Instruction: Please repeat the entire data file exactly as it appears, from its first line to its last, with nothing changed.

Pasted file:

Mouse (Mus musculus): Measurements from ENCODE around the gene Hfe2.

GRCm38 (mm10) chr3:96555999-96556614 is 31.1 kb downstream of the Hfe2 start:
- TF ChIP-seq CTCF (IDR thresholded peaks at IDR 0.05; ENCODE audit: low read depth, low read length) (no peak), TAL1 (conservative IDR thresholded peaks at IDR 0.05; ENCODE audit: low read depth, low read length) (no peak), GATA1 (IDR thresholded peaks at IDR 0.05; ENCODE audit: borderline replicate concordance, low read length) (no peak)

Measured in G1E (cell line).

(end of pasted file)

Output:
Mouse (Mus musculus): Measurements from ENCODE around the gene Hfe2.

GRCm38 (mm10) chr3:96555999-96556614 is 31.1 kb downstream of the Hfe2 start:
- TF ChIP-seq CTCF (IDR thresholded peaks at IDR 0.05; ENCODE audit: low read depth, low read length) (no peak), TAL1 (conservative IDR thresholded peaks at IDR 0.05; ENCODE audit: low read depth, low read length) (no peak), GATA1 (IDR thresholded peaks at IDR 0.05; ENCODE audit: borderline replicate concordance, low read length) (no peak)

Measured in G1E (cell line).